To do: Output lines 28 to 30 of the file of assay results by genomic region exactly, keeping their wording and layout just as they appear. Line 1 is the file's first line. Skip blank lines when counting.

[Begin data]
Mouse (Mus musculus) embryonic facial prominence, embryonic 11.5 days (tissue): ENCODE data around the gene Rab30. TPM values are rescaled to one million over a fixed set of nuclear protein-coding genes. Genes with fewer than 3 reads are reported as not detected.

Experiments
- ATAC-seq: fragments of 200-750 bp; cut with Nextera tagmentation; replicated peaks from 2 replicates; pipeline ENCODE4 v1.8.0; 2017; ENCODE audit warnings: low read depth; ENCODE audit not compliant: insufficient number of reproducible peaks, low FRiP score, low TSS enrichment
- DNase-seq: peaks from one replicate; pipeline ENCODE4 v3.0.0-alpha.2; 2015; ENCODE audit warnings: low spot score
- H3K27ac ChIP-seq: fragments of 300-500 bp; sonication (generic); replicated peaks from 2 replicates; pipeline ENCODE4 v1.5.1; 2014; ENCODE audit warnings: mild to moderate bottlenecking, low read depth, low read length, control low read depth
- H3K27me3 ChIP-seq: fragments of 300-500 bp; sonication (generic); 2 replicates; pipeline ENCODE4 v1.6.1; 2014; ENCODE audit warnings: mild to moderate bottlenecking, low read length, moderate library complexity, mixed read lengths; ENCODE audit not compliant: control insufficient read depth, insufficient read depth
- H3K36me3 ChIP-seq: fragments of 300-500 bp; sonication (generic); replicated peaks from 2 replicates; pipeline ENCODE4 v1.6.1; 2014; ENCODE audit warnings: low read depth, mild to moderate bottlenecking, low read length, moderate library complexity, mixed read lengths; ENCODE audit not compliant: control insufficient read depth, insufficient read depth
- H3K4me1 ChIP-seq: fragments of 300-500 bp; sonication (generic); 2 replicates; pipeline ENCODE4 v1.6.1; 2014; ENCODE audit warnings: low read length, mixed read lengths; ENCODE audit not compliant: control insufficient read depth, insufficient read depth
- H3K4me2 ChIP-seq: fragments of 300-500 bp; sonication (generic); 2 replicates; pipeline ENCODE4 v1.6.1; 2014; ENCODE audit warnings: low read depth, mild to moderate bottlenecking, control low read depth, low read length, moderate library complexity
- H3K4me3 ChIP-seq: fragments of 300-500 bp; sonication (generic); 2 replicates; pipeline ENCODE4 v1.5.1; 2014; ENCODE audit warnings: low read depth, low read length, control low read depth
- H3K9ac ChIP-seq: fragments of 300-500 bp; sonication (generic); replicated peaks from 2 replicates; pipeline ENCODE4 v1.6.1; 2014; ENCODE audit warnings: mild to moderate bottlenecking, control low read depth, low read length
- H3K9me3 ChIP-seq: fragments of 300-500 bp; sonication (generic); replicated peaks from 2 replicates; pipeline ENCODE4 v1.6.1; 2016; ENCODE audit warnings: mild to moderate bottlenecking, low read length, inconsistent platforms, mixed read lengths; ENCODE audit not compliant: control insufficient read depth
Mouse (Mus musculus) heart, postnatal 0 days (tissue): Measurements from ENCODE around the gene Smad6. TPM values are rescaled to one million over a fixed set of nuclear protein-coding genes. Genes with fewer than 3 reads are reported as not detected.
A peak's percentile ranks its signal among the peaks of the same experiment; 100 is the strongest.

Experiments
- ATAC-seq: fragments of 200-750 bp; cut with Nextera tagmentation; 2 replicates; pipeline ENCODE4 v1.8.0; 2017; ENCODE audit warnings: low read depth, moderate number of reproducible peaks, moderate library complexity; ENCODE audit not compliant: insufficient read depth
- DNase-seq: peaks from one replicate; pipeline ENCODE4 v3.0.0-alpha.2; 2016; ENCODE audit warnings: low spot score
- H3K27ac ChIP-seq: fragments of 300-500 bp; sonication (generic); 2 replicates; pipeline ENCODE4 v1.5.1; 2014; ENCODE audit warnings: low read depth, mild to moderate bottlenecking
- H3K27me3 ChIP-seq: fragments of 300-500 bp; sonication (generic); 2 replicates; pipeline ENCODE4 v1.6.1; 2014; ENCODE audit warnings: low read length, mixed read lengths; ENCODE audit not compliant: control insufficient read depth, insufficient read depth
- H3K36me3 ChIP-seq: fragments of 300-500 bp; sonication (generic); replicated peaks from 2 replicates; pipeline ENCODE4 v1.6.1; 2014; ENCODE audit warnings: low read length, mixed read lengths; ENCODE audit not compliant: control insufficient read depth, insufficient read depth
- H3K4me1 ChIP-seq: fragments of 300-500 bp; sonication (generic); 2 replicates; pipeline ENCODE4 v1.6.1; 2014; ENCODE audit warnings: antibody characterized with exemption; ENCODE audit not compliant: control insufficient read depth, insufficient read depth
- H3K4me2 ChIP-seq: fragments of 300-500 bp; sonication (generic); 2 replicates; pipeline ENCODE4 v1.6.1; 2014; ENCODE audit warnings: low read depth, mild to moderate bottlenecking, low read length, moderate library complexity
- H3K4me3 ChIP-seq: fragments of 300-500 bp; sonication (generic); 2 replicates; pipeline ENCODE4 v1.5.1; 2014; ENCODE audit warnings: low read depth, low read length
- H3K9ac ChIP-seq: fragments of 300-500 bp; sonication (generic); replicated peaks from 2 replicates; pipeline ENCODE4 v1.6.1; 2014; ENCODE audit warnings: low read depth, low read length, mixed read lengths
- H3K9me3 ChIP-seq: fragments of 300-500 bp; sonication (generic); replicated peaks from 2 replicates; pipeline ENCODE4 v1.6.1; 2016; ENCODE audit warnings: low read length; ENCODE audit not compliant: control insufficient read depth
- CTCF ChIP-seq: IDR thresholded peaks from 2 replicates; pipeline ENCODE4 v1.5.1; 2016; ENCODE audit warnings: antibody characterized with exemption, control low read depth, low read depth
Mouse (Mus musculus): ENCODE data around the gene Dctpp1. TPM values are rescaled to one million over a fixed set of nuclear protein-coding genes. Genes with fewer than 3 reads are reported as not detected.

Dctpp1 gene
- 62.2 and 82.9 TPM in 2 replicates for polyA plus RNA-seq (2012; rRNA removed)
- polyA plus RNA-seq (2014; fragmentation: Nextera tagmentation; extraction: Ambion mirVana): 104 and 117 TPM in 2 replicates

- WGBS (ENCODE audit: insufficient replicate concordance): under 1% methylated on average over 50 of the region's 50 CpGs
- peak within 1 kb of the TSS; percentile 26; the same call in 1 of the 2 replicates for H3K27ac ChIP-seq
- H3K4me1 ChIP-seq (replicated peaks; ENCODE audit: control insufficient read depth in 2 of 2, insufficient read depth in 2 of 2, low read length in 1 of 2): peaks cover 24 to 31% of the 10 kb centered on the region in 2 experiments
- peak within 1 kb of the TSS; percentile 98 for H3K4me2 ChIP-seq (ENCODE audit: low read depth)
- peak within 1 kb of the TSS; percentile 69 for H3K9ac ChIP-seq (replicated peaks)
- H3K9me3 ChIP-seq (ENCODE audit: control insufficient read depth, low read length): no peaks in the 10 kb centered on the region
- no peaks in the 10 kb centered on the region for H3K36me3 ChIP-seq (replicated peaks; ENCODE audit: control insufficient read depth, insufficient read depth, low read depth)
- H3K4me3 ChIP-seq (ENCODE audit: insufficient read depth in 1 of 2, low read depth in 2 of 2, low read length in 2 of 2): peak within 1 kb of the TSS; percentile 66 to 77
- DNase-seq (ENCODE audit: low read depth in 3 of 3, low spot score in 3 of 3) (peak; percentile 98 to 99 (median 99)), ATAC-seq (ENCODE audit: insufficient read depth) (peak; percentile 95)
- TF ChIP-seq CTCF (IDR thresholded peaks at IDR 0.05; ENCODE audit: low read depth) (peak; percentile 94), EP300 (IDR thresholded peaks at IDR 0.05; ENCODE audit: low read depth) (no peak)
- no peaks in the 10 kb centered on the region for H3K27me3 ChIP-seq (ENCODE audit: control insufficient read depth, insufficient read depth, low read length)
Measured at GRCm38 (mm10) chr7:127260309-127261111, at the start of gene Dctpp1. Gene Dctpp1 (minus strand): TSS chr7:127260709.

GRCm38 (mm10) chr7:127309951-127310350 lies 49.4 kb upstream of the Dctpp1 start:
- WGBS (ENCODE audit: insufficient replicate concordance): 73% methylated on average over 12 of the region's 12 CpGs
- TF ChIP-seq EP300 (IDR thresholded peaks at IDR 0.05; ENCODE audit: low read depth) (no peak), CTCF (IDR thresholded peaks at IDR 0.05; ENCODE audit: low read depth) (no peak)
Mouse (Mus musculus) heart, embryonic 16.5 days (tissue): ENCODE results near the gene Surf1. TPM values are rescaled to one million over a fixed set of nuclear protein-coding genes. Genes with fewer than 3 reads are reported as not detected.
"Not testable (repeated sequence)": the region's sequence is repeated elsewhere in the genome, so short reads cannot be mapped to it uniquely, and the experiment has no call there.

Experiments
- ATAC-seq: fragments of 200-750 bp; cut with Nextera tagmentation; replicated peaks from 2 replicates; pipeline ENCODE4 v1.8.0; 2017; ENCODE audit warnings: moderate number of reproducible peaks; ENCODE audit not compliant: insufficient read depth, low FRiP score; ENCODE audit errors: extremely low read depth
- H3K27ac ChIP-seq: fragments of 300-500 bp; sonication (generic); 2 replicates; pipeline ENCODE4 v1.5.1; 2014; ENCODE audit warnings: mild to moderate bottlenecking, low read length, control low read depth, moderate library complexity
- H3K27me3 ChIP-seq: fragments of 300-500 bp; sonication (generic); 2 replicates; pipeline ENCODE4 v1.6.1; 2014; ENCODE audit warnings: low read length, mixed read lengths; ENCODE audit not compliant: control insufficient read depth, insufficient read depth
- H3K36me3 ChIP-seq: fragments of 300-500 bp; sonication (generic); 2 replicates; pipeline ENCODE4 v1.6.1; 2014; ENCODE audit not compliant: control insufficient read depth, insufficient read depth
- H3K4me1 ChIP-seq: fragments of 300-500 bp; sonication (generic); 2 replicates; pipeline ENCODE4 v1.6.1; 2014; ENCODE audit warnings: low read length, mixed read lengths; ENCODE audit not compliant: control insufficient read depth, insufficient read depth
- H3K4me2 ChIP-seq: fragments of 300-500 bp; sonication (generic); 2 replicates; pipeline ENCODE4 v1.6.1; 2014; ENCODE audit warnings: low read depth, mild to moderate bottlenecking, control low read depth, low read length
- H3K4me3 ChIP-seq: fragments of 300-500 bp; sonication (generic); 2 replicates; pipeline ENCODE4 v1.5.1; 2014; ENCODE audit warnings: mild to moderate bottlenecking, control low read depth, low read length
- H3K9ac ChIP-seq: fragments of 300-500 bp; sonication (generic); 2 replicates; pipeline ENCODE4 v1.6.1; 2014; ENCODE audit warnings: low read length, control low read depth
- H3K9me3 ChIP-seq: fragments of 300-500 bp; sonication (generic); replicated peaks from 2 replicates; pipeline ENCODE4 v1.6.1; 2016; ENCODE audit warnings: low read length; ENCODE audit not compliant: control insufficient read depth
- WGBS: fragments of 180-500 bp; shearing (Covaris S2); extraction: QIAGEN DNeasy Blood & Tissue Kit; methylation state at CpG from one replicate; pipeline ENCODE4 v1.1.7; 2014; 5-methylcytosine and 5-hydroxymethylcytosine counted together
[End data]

Dctpp1 gene
- 62.2 and 82.9 TPM in 2 replicates for polyA plus RNA-seq (2012; rRNA removed)
- polyA plus RNA-seq (2014; fragmentation: Nextera tagmentation; extraction: Ambion mirVana): 104 and 117 TPM in 2 replicates